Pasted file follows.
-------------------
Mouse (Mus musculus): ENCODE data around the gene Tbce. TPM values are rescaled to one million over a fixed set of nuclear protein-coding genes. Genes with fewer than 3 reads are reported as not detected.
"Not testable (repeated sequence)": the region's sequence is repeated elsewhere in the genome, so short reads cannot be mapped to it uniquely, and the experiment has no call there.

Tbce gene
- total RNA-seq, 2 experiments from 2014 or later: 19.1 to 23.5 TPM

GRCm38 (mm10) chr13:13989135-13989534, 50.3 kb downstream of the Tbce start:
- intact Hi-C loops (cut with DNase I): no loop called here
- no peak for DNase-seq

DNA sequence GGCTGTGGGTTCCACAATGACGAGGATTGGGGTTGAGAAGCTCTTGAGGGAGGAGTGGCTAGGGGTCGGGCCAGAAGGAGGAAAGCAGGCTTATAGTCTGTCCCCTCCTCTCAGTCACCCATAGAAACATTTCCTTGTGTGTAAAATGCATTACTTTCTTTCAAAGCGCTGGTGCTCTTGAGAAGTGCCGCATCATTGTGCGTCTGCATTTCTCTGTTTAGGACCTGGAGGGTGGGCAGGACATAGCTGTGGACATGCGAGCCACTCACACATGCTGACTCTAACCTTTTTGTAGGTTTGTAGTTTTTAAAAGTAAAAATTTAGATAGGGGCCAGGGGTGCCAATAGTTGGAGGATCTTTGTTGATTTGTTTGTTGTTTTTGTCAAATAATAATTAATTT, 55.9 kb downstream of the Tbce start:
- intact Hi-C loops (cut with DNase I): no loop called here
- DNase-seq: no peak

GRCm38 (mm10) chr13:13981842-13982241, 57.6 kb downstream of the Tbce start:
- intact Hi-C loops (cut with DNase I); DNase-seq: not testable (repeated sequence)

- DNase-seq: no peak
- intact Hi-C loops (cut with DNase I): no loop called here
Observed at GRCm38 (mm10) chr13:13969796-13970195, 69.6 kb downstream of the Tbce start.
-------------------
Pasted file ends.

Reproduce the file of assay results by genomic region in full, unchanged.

Mouse (Mus musculus): ENCODE data around the gene Tbce. TPM values are rescaled to one million over a fixed set of nuclear protein-coding genes. Genes with fewer than 3 reads are reported as not detected.
"Not testable (repeated sequence)": the region's sequence is repeated elsewhere in the genome, so short reads cannot be mapped to it uniquely, and the experiment has no call there.

Tbce gene
- total RNA-seq, 2 experiments from 2014 or later: 19.1 to 23.5 TPM

GRCm38 (mm10) chr13:13989135-13989534, 50.3 kb downstream of the Tbce start:
- intact Hi-C loops (cut with DNase I): no loop called here
- no peak for DNase-seq

DNA sequence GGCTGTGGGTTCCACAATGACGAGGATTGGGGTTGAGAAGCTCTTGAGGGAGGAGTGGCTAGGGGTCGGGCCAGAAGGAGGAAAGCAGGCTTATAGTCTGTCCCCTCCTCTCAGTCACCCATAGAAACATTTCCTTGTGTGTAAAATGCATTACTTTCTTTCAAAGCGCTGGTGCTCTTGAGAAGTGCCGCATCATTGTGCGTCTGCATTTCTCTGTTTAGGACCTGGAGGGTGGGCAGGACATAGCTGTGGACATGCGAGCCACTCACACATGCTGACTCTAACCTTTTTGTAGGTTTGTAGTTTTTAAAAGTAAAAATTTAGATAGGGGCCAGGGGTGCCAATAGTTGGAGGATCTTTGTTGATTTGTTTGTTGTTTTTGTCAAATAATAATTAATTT, 55.9 kb downstream of the Tbce start:
- intact Hi-C loops (cut with DNase I): no loop called here
- DNase-seq: no peak

GRCm38 (mm10) chr13:13981842-13982241, 57.6 kb downstream of the Tbce start:
- intact Hi-C loops (cut with DNase I); DNase-seq: not testable (repeated sequence)

- DNase-seq: no peak
- intact Hi-C loops (cut with DNase I): no loop called here
Observed at GRCm38 (mm10) chr13:13969796-13970195, 69.6 kb downstream of the Tbce start.